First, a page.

The Paternalism of Partnership: A Postcolonial Reading of Identity in Development Aid (Paperback)Maria Eriksson Baaz (author)
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The development industry has been criticized recently from very diverse quarters. This book is a nuanced and original investigation of Northern donor agency personnel as they deliver aid in Tanzania. The author explores in particular how donor identities are manifested in the practices of development aid, and how calls for equal partnership between North and South are often very different in practice. She demonstrates the conflicts and tensions in the development aid process. These reflect both the longstanding critique of the Eurocentric nature of development, and discourse that still assumes images of the superior, initiating, efficient 'donor' as opposed to the inadequate, passive, unreliable 'partner' or recipient.
This book will be useful to students seeking an introduction to postcolonial studies and the ways in which it can throw light on contemporary social realities, and to scholars interested in the ethnographic realities of aid delivery.
Publisher: Zed Books Ltd
Number of pages: 224
Weight: 281 g
Dimensions: 215 x 135 x 12 mm
'On the basis of an excellent analysis of the Nordic intervention in East Africa, Maria Eriksson Baaz takes us into the compexity of a difficult dialogue between aid to development and politics of identities. This is a remarkable study that will serve as a firm and well thought out introduction to postcolonial studies in general.'
V. Y. Mudimbe
'The post-colonial discourse has been somewhat lacking in empirixal substance. This is, therefore, a much welcomes and fascinating book on the construction of identity in the development industry.'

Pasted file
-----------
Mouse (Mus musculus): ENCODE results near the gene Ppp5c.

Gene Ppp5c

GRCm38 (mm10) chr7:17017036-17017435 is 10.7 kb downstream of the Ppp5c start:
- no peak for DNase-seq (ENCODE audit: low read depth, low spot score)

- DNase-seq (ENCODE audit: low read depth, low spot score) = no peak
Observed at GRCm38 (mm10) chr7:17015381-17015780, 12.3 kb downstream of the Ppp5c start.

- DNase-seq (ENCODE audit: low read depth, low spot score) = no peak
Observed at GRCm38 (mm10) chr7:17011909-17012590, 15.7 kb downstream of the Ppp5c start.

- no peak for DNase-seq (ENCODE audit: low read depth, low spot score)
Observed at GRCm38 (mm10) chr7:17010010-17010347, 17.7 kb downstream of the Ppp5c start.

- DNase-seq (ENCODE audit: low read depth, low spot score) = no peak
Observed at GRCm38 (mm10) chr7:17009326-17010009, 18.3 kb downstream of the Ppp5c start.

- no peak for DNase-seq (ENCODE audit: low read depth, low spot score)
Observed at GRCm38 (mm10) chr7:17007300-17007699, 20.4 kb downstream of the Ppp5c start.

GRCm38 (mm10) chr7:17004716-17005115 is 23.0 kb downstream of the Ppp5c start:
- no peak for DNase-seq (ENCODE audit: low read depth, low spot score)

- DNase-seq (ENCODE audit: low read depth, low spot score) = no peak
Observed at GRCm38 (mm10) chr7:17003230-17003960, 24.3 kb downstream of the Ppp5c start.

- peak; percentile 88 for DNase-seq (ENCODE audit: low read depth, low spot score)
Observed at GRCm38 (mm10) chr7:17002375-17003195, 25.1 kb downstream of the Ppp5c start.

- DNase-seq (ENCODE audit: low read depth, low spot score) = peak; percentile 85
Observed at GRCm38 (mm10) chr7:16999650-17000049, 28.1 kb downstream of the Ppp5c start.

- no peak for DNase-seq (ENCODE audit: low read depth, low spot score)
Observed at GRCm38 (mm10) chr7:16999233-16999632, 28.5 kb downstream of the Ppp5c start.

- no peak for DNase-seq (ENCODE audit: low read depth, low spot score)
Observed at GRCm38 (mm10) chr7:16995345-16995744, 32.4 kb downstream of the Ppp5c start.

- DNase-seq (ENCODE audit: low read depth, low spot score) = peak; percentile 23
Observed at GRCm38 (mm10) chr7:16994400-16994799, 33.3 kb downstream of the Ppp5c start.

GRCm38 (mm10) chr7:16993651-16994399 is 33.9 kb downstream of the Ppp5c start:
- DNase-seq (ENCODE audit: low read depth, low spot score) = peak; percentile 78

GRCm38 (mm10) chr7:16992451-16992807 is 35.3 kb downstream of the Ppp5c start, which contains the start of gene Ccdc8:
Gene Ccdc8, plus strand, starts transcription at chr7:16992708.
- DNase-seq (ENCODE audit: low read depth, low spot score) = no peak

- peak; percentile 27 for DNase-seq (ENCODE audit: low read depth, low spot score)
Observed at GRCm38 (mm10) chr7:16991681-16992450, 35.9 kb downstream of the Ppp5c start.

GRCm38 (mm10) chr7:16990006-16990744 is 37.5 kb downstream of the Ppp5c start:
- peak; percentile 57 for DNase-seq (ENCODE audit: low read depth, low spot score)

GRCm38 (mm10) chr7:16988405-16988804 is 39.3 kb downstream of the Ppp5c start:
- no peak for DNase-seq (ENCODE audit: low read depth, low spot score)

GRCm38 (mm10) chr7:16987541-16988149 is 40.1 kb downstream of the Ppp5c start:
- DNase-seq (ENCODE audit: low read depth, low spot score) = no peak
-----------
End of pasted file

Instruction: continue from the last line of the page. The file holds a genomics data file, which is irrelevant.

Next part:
'Development theorists are beginning to acknowledge that aid workers reproduce and thrive on postcolonial representations of identity. The African "other" is sometimes seen through a romantic lens, more often a derogatory one: passive, corrupt and dangerous. Eriksson contributes to this emerging body of work by exposing and contextualising such racist assumptions.'
Emma Crewe, University of Warwick
'The Paternalism of Partnership is an important contribution to the development literature. The development industry is no stranger to criticism. Recent critiques have drawn on post-colonial approaches for their attack on the Euro-centric nature of much development policy and praxis, but few have explored detailed case studies. Eriksson moves the analysis to another level, examining the discourses, identities and politics of Nordic donor agents in Tanzania. Her grounded, in-depth analysis demonstrates the exciting potential of post-colonial approaches, both for illuminating the complexities of grassroots aid delivery and for understanding the impact of global development discourses policy and praxis. This book is a landmark study that will attract attention from students and scholars.'
Jane Parpart, Lester B. Pearson chair in international development studies at Dalhousie University, Canada
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